Often, there is so much information to take in with regards to labour, that many people don’t know the facts from the falsehoods.  Here is the truth about: Back Labour.

Back Labour

Many women experience intense lower back pain when in labour.  Often it can be a constant ache, or it can come and go.  ‘Back Labour’ is usually due to your baby’s head pushing against the sacrum and lower back.  It is also thought to occasionally be caused by a baby in the ‘occipito-posterior position’, in other words, when baby is facing the stomach as opposed to the back.

A comparison of the most common head positions a baby may present with.
A comparison of the most common head positions a baby may present with.

Most women don’t describe back labour as being extremely painful; it is more often described as an intense ache.  However, if it is constant pain, it is more difficult to ignore.  Women can try prevent having back labour during their pregnancy by regularly performing pelvic tilt exercises, sitting on a birthing ball often, and keeping her knees lower than her hips when sitting during the day – these exercises are to try and prevent the baby from taking on an occipito-posterior position.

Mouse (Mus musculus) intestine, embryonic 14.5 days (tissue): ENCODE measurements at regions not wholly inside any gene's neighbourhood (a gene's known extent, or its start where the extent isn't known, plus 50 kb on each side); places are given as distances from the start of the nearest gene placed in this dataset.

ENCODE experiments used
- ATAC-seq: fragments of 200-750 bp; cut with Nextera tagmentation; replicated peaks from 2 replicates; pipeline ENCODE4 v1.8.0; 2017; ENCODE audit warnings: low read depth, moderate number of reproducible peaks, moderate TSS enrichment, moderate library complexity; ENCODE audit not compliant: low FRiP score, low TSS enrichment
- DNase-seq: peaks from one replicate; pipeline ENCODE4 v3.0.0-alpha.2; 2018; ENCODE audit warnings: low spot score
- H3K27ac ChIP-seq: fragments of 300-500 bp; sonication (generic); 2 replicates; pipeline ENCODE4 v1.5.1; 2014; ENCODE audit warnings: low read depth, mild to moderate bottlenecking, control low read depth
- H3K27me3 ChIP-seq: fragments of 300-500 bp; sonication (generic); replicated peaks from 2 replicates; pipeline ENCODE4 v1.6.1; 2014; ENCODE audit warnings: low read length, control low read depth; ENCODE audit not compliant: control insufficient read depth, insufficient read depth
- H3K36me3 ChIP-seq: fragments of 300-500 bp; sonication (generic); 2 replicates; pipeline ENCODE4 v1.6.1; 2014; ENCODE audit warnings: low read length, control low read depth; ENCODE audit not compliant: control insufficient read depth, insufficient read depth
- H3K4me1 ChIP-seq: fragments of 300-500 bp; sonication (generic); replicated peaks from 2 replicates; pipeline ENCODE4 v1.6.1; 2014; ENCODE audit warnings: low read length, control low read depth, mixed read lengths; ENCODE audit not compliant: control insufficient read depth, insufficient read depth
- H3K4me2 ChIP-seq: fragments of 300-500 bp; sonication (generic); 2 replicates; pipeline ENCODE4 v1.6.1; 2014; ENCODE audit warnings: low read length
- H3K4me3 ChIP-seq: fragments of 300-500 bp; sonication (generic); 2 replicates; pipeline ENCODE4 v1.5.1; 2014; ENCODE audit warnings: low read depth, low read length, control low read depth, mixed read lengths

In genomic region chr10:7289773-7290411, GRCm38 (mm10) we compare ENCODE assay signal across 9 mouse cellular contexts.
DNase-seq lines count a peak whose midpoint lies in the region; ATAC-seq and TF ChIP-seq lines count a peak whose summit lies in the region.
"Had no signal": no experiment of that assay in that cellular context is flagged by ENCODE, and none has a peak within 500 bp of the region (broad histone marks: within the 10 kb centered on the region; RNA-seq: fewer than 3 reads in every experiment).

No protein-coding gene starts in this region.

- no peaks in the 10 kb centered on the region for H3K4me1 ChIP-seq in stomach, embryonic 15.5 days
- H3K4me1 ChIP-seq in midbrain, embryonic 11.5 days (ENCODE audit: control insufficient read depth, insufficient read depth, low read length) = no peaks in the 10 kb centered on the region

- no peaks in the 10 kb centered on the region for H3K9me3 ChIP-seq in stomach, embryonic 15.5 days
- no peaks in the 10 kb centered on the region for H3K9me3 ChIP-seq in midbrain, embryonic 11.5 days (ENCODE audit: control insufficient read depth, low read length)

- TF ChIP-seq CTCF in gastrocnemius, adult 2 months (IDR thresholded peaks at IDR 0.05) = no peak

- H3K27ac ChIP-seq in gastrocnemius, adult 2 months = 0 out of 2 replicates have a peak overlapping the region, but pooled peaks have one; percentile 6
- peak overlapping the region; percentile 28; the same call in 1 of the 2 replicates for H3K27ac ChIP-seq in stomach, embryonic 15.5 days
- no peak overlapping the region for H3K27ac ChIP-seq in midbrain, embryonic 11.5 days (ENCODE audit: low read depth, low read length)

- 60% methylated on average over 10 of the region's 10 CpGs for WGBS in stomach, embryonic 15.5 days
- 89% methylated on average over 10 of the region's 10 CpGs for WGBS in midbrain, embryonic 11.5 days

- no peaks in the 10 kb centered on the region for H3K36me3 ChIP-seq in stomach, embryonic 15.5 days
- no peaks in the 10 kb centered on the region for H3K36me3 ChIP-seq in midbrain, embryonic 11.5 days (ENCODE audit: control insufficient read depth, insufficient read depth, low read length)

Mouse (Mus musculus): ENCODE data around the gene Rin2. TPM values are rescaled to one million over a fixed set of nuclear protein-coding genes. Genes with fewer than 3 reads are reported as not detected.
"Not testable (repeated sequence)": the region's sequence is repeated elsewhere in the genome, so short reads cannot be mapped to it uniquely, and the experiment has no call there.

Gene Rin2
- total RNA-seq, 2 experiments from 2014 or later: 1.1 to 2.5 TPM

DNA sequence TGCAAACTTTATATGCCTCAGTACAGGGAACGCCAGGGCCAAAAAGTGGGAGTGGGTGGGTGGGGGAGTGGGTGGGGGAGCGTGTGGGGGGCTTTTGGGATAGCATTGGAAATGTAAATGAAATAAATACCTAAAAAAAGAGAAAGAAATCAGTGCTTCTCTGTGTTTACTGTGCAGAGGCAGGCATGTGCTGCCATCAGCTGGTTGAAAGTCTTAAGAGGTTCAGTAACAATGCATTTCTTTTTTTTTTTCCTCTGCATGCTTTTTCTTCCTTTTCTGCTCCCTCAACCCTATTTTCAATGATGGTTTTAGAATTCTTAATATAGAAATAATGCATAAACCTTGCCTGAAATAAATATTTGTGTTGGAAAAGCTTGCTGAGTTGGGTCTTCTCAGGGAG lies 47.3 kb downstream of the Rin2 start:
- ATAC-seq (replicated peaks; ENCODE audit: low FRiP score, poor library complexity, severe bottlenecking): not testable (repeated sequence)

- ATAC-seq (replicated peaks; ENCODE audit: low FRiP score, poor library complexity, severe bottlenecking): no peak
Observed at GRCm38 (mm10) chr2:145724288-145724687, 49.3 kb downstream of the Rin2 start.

There are a few ways that are thought to help ease the pain of back labour.  Kneeling on all fours is found to be of big help, because gravity moves the baby’s head off the lower back and sacrum, therefore decreasing the discomfort.  Bouncing on a birthing ball and performing pelvic tilt exercises also helps minimize the pressure in your back.  Massage of the lower back helps many women, so make sure you have a loved one or doula present to help with this – counter-pressure on the lower back seems to help relieve the pain in a big way.  You could try massage with a tennis ball against the lower back during or between contractions.  Warmth also helps the pain, so try get into a warm bath or shower, or use a hot water bottle on your lower back.

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